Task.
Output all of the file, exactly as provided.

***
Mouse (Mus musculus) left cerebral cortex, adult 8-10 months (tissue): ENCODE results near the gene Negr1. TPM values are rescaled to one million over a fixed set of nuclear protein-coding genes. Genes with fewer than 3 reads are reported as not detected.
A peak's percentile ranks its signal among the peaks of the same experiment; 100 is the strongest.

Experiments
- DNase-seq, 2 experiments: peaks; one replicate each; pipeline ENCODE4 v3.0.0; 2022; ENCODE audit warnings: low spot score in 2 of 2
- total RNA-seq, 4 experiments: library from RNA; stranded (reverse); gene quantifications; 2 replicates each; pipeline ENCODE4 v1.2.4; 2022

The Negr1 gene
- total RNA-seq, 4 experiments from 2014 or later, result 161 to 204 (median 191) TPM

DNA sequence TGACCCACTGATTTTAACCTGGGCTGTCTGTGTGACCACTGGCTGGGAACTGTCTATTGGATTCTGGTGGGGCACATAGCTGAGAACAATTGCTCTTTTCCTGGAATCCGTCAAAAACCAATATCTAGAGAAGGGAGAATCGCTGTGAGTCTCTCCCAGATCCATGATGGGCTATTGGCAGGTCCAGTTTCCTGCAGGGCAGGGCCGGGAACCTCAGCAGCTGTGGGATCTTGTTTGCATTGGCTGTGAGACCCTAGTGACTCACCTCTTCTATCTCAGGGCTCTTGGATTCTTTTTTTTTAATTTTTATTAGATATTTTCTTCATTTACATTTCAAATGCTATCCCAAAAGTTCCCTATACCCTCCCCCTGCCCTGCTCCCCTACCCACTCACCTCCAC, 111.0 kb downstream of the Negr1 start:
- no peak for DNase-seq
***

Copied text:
Mouse (Mus musculus) left cerebral cortex, adult 8-10 months (tissue): ENCODE results near the gene Negr1. TPM values are rescaled to one million over a fixed set of nuclear protein-coding genes. Genes with fewer than 3 reads are reported as not detected.
A peak's percentile ranks its signal among the peaks of the same experiment; 100 is the strongest.

Experiments
- DNase-seq, 2 experiments: peaks; one replicate each; pipeline ENCODE4 v3.0.0; 2022; ENCODE audit warnings: low spot score in 2 of 2
- total RNA-seq, 4 experiments: library from RNA; stranded (reverse); gene quantifications; 2 replicates each; pipeline ENCODE4 v1.2.4; 2022

The Negr1 gene
- total RNA-seq, 4 experiments from 2014 or later, result 161 to 204 (median 191) TPM

DNA sequence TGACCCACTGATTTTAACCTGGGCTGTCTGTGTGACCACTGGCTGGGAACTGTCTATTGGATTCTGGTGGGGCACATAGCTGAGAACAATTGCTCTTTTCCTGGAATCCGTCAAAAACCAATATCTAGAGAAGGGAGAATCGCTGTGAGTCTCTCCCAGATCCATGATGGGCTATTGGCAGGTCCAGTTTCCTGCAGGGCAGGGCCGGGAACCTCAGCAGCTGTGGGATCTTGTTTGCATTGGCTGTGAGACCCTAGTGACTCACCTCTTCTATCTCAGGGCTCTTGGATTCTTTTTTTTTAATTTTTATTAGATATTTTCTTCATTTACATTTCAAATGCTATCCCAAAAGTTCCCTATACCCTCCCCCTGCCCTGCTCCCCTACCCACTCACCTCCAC, 111.0 kb downstream of the Negr1 start:
- no peak for DNase-seq